The Ultimate Guide to Pairing Local Wine
Even if you love enjoying the wonderful wines of Washington, you may not be familiar with pairing local wine with food. Here in the Pacific Northwest, we are lucky enough to have access to a variety of amazing wineries in prime grape-growing regions. Many people across the state are wine enthusiasts and appreciate shopping locally for their favorite wines. Whether you prefer red, white, rosé, or love to try it all, Tacoma Boys offers a variety of local favorites for every palette and sipping occasion— In addition to varieties from regions all over the world!
Pairing Local Wine
You can go about pairing local wine in many different ways. One straightforward way is simply pairing locally produced wine with locally grown food and cuisines. Many wine aficionados pair food and wine based on traditional pairings, like dark red wines with dark foods (think steak, dark chocolate, berries, rich tomato sauce). Science even dictates these traditional pairings: The pair should either complement or contrast each other. The acidity, sweetness, fat, and even the weight of both the wine and food come into play when pairing wine comes down to a science.
That being said, when pairing local wine, what really matters is that you and your guests enjoy the pairing! It’s easy to find a solid pairing since there are so many different local wines to choose from. In fact, Washington state produces the second most wine in the country, after California. There will almost certainly always be a new local wine to try.
How to Pair Wine and Food
If you’re not sure how to pair wine and food, don’t fret! You can certainly eat whatever you want while drinking whatever you want. And generally speaking, any wine will taste great with any food. There are some common guidelines for flavor pairings, though: White wine goes with seafood and lighter fare, like salad and nutty cheese. Red wine pairs well with red meat and spicy, robust, and smoky flavors.
Wine and cheese is one of the most classic pairings of wine and food because the fat in cheese balances so well with the acidic tannins in wine. Learning how to pair wine and food can start there with wine and cheese: The duo is always customizable and doesn’t require cooking skills or a long time spent in the kitchen. To experiment even more with wine pairing with food, build a charcuterie board with a variety of meats, cheeses, crackers, nuts, and more. For example, try a red blend with Boar’s Head Sharp Wisconsin Cheddar, California Premium Jalapeño Jack Sliced Cheese, Columbus Calabrese Salame, and Stacy’s Parmesan Garlic and Herb Pita Chips.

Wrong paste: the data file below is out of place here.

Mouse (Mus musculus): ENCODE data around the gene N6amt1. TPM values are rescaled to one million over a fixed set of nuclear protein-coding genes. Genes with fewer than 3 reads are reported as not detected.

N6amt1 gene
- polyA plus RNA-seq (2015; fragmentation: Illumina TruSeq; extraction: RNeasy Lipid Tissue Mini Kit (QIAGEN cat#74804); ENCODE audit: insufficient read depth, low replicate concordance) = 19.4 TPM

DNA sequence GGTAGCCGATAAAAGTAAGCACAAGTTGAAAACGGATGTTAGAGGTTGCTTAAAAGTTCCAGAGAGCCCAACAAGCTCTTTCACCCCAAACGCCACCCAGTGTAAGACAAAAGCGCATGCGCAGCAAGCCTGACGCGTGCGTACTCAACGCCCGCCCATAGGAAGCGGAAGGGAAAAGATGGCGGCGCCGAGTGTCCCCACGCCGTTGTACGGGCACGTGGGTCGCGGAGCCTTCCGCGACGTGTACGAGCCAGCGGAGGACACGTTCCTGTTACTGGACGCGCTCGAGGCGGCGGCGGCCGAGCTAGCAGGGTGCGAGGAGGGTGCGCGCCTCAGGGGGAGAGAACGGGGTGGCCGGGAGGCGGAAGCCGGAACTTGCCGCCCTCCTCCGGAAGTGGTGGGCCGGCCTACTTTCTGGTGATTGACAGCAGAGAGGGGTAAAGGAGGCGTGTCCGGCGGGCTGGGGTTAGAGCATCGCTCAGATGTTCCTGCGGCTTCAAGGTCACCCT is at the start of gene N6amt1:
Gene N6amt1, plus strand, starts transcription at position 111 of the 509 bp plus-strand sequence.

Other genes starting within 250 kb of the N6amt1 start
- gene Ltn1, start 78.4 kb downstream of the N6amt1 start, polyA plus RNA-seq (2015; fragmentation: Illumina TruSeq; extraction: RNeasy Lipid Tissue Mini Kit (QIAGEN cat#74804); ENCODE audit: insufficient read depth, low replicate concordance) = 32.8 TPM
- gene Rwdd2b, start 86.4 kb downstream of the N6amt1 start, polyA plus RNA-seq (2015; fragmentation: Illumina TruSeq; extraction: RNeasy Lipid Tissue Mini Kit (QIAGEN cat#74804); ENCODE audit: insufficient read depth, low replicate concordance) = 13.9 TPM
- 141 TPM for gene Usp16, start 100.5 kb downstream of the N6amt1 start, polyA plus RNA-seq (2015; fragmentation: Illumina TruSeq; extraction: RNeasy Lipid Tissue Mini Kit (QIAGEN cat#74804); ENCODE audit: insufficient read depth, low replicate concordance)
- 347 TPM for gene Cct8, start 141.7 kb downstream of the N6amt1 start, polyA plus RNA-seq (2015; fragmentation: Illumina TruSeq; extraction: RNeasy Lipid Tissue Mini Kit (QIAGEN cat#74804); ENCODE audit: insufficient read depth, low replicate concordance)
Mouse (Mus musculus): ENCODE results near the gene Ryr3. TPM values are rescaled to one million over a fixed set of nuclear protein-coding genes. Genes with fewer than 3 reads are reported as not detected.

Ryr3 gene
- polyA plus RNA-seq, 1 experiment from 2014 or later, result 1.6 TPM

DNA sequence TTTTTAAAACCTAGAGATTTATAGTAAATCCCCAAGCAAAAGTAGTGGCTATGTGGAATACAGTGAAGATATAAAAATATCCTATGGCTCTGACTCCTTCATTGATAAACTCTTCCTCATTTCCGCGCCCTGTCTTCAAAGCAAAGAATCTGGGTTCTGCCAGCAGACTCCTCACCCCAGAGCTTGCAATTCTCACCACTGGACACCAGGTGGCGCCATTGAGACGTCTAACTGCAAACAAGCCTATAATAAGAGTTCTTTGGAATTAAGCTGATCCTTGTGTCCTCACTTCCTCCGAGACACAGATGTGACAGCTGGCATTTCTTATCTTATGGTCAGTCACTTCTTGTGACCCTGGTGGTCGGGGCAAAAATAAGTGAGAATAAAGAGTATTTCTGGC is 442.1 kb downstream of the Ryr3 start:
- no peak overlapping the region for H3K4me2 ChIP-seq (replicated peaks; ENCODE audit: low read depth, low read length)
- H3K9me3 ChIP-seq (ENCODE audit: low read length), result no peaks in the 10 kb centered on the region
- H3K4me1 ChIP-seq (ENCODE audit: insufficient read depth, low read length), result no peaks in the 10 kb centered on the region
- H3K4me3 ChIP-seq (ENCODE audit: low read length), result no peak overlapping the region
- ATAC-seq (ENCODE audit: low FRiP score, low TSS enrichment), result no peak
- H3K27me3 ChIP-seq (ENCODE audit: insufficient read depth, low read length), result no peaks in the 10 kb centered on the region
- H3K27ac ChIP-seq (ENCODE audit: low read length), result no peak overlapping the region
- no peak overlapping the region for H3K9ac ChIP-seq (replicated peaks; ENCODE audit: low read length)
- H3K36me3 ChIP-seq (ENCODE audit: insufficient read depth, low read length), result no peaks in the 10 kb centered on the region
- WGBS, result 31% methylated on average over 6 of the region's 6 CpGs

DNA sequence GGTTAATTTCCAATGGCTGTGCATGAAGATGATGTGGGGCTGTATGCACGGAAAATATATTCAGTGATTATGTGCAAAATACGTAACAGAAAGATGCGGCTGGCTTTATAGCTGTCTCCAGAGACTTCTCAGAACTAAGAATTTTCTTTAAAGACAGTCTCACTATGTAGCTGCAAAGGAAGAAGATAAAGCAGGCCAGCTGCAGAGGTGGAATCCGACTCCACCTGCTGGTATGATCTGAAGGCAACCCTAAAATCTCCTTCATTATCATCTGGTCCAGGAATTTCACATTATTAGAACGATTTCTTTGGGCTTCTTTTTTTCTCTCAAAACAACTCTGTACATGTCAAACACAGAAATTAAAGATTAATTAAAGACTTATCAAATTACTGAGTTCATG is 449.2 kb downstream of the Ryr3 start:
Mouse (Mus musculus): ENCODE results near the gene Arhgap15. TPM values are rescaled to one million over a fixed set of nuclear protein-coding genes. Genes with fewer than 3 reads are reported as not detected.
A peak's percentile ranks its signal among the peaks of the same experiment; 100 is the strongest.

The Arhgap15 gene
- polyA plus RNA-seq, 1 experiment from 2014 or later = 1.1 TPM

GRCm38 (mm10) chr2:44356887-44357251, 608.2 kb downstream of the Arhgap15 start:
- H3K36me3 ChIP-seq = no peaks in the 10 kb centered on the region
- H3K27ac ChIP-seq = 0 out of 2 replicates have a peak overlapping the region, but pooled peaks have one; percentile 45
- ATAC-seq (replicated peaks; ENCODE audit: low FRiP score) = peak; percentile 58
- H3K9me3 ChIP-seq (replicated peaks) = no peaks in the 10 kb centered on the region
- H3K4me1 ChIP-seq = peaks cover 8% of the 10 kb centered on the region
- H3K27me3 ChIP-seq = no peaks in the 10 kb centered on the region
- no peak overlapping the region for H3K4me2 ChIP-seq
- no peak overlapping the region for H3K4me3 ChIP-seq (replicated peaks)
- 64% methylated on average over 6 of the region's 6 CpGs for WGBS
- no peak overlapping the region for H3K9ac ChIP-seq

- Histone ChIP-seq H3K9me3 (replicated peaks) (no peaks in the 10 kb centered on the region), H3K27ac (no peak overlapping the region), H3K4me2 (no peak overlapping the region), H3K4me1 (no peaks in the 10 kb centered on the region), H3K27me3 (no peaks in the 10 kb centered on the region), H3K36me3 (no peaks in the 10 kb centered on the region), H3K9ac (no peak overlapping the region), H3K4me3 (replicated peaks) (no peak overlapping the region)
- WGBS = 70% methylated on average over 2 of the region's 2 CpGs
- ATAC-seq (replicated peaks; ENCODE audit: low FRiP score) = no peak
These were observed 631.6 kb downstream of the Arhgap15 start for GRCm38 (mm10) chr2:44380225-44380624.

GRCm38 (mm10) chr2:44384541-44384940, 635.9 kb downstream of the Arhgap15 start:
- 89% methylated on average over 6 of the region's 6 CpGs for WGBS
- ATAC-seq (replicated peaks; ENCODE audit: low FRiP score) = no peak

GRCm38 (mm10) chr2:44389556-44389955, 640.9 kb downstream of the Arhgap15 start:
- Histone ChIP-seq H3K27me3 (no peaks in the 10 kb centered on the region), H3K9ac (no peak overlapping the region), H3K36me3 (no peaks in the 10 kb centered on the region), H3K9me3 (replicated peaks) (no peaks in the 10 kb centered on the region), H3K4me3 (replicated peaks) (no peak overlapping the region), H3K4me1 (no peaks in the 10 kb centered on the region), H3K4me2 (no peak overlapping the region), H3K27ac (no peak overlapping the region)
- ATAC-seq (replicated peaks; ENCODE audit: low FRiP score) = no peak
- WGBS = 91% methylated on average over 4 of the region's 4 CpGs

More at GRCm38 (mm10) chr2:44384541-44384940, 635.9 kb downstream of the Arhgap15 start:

Pacific Northwest Wines
Across the region, Pacific Northwest wines are known for the grape-growing valleys in which they are produced. Many people recognize the Columbia Valley, Yakima Valley, Willamette Valley, and others as prime wine producing regions for certain varieties. For example, Willamette Valley tends to be known for its pinot noir while the Columbia Valley may be known for cabernet sauvignon grapes. Tacoma Boys offers a variety of Pacific Northwest wines from these valleys and more: The following red, white, and rosé wines from the Pacific Northwest are just a small portion of our selection!
Waters Winery 2016 Cabernet Sauvignon (Washington)
- With deep tannins, this blend is a cross between cabernet franc and sauvignon blanc.
- Pair it with Mezzetta Calabrian Chili Spicy Marinara over spaghetti pasta, sprinkled with fresh herbs.
Latta Latta Red 2016 Columbia Valley (Washington)
- This red blend is mostly grenache with some syrah and tastes reminiscent of ripe berries.
- Pair it with roasted seasonal vegetables and fingerling potatoes seasoned with Tacoma Boys Lemon Pepper Seasoning.
Cougar Crest 2012 Estate Grown Merlot (Walla Walla Valley, Washington)
- A simple merlot with balanced acid.
- Pair it with Cougar Gold Smokey Cheddar.
14 Hands Brut Rosé Columbia Valley (Washington)
- Widely recognizable in the region, 14 Hands has a variety of white, rosé, and red wines. This sparkling rosé is dry but still sweet with a fruity finish.
- Pair it with Laurel Roasted Oregon Hazelnuts with Sea Salt.
Kerloo Cellars 2020 Lonesome Springs Ranch Rosé (Yakima Valley, Washington)
- A sweeter blend that’s perfect for sunny days in the spring.
- Pair it with Ford Farm Truffler English Cheddar.
Two Mountain 2019 Rosé (Yakima Valley, Washington)
- A dry, tart rosé with hints of florals and fruit.
- Pair it with Simply Grilled Salmon.
Blue Mountain Vineyard 2016 Grenache Blanc (Walla Walla Valley, Washington)
- Light-bodied and balanced acidity, this grenache blanc hints at citrus and tropical fruit.
- Pair it with Tacoma Boys Mexican Street Corn Breaded Shrimp.
Maysara Autees 2019 Pinot Blanc (Willamette Valley, Oregon)
- Pinot blanc tastes of ripe white grapes with balanced minerals and acidity.
- Pair it with Tiberino Italian One-Pot Risotto “Venezia” Asparagus and Leek.
Finn Hill Par Excellence 2018 Semillon Chardonnay (Columbia Valley, Washington)
- A solid chardonnay blend with semillon hints at tangy, floral finishes.
- Pair it with Grilled Zucchini and Corn Salad with Goat Cheese.
Check Out Tacoma Boys Vast Wine Selection
Stop in to Tacoma Boys for a wide variety of local, domestic, and imported wines and specialty foods to pair it with. Browse the selection and challenge yourself to try something new! To stay up to date on insider deals and specials, sign up for Tacoma Boys’ text list. Just text (253) 246-1661 to tell Paul you want to be on the list.